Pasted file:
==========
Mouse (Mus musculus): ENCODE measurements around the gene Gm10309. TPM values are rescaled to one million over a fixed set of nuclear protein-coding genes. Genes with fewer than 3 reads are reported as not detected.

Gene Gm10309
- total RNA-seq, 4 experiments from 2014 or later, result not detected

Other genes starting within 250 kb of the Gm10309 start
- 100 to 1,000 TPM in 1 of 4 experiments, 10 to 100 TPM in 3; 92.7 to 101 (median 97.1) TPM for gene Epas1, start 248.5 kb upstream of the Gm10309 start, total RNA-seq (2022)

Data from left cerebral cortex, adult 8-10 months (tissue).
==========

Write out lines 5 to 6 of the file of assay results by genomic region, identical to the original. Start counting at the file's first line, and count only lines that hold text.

- 100 to 1,000 TPM in 1 of 4 experiments, 10 to 100 TPM in 3; 92.7 to 101 (median 97.1) TPM for gene Epas1, start 248.5 kb upstream of the Gm10309 start, total RNA-seq (2022)

Data from left cerebral cortex, adult 8-10 months (tissue).